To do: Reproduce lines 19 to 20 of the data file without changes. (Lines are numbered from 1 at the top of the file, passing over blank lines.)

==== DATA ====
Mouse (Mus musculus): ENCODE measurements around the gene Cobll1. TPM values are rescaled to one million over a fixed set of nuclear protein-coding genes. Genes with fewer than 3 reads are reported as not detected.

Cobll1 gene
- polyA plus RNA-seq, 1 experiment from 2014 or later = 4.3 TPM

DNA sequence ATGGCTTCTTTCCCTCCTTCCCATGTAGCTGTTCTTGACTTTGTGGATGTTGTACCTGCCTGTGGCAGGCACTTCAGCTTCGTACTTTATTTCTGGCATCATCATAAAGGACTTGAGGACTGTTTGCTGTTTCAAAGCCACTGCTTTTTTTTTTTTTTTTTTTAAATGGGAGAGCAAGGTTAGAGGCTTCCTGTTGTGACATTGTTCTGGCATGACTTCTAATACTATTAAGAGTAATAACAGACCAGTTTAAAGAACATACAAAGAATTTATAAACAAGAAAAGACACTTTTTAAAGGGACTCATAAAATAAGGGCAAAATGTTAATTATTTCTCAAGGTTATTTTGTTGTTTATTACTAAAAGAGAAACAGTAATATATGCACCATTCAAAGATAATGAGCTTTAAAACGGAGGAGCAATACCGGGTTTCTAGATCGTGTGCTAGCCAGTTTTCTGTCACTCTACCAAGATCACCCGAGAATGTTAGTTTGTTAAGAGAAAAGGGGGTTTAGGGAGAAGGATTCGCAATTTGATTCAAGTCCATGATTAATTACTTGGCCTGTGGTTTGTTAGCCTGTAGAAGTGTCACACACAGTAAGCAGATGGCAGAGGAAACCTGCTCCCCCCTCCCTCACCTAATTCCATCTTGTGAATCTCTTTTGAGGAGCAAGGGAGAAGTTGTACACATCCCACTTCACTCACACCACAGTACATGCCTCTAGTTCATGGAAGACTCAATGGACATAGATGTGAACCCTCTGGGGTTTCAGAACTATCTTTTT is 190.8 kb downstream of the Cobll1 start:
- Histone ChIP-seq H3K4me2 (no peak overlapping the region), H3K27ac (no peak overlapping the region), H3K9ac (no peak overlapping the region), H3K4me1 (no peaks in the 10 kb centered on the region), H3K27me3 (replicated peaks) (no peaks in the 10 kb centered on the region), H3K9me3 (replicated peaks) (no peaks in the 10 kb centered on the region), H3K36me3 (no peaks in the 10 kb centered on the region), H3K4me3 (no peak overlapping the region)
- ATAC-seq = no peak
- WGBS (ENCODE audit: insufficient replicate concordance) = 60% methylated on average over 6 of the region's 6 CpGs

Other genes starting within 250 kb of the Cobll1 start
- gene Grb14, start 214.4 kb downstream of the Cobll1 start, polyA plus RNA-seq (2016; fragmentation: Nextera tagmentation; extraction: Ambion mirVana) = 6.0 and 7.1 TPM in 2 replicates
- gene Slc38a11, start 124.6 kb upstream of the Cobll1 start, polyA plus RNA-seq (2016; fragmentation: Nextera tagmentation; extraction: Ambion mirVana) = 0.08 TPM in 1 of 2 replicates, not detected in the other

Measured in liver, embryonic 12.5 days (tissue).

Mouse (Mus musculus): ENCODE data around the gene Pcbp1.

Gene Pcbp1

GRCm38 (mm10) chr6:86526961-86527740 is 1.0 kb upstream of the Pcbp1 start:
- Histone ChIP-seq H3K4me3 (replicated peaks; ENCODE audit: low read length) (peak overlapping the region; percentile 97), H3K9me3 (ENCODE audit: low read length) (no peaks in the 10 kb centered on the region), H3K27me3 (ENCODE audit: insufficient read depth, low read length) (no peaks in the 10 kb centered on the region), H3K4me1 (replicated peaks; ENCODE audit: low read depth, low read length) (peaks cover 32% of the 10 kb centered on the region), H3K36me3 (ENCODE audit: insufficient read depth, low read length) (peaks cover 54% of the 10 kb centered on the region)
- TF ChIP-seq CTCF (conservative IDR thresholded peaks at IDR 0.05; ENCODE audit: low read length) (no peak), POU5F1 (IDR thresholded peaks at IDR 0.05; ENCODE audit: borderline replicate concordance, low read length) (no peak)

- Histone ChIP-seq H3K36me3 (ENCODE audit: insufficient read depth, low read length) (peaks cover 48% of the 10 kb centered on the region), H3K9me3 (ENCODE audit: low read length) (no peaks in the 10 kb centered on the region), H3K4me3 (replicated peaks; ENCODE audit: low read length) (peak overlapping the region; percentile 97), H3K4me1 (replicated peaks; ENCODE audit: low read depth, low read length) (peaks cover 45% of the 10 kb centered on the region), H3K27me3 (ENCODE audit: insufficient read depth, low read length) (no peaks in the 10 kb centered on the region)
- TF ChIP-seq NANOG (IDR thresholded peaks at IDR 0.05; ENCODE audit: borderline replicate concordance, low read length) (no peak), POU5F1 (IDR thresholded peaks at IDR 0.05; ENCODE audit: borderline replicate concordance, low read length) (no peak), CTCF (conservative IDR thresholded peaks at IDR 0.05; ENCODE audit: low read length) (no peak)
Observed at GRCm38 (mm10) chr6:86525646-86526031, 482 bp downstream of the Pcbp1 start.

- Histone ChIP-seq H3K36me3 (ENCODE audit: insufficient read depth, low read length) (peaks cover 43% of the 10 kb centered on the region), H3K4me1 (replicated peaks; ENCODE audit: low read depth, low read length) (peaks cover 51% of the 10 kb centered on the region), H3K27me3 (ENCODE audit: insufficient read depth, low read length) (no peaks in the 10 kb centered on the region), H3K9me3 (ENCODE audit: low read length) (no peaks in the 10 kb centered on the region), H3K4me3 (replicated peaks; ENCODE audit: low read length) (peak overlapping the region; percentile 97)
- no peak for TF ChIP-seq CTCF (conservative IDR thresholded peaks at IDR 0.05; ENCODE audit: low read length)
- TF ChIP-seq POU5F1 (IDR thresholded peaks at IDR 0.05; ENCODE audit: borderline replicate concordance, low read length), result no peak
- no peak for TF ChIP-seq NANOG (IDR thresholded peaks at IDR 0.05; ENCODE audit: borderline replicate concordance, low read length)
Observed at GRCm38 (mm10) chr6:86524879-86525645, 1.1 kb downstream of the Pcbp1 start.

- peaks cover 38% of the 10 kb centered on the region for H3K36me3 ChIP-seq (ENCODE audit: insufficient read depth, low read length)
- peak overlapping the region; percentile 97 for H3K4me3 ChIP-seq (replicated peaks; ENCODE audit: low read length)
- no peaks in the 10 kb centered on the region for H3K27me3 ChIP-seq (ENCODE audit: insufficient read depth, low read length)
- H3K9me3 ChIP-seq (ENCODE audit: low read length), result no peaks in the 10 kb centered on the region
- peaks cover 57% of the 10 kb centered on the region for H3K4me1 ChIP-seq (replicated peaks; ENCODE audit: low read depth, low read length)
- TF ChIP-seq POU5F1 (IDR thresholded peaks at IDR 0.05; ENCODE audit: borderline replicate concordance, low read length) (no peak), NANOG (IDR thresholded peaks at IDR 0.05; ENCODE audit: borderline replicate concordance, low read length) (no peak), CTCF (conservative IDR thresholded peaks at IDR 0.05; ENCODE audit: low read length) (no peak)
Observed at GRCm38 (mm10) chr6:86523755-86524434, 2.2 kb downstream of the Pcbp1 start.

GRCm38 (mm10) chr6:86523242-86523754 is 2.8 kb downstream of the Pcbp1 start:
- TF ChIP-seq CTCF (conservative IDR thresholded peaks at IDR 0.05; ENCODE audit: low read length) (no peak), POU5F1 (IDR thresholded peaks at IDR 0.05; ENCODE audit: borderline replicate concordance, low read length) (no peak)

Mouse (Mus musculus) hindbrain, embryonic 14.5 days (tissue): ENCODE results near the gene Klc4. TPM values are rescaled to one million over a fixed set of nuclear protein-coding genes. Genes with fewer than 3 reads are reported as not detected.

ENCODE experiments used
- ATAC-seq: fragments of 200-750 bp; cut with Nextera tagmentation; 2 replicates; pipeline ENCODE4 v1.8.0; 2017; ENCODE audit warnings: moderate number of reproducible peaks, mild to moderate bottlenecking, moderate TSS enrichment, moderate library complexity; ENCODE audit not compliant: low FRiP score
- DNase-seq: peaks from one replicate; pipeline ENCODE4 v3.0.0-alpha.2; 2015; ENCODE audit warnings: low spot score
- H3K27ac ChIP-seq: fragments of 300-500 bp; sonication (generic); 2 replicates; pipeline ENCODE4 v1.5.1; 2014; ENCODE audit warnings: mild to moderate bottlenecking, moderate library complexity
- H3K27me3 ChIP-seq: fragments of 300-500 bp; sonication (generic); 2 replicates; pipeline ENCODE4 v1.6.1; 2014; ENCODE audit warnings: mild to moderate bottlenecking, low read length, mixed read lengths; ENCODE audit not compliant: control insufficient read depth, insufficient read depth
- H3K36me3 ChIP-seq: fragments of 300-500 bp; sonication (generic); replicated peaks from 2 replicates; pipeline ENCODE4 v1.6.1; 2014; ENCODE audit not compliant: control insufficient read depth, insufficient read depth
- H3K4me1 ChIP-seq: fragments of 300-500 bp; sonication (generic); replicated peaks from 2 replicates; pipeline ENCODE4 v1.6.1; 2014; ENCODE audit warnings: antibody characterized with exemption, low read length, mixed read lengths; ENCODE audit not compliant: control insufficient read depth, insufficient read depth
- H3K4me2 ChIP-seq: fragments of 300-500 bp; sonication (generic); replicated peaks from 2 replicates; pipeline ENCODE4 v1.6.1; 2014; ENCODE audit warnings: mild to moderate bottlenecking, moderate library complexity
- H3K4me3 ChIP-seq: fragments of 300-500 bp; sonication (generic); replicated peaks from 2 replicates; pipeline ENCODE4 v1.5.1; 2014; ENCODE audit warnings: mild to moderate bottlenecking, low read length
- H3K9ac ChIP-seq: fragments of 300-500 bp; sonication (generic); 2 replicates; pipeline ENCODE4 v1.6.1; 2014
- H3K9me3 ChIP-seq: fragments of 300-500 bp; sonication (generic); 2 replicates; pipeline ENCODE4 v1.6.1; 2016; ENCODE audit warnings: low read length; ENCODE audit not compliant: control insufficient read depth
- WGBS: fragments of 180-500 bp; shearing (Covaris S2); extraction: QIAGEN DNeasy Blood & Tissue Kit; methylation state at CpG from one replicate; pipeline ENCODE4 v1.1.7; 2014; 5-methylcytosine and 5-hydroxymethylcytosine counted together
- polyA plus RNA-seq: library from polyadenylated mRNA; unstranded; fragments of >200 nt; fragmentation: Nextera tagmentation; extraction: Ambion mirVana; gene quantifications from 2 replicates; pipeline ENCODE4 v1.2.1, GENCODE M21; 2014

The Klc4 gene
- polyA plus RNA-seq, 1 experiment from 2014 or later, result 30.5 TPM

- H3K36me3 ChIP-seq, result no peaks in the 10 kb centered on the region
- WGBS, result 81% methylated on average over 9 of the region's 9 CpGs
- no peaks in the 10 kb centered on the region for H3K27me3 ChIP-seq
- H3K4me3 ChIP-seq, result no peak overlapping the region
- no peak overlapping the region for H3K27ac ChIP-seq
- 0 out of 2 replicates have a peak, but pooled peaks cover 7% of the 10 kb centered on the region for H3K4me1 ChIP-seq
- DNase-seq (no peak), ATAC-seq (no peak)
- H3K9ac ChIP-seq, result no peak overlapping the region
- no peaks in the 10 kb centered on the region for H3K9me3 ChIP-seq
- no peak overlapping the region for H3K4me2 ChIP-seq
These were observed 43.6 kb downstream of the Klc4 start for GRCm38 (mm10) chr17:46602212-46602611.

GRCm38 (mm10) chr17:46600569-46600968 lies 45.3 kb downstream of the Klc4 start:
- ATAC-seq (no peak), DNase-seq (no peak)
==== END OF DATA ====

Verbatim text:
Observed at GRCm38 (mm10) chr6:86525646-86526031, 482 bp downstream of the Pcbp1 start.

- Histone ChIP-seq H3K36me3 (ENCODE audit: insufficient read depth, low read length) (peaks cover 43% of the 10 kb centered on the region), H3K4me1 (replicated peaks; ENCODE audit: low read depth, low read length) (peaks cover 51% of the 10 kb centered on the region), H3K27me3 (ENCODE audit: insufficient read depth, low read length) (no peaks in the 10 kb centered on the region), H3K9me3 (ENCODE audit: low read length) (no peaks in the 10 kb centered on the region), H3K4me3 (replicated peaks; ENCODE audit: low read length) (peak overlapping the region; percentile 97)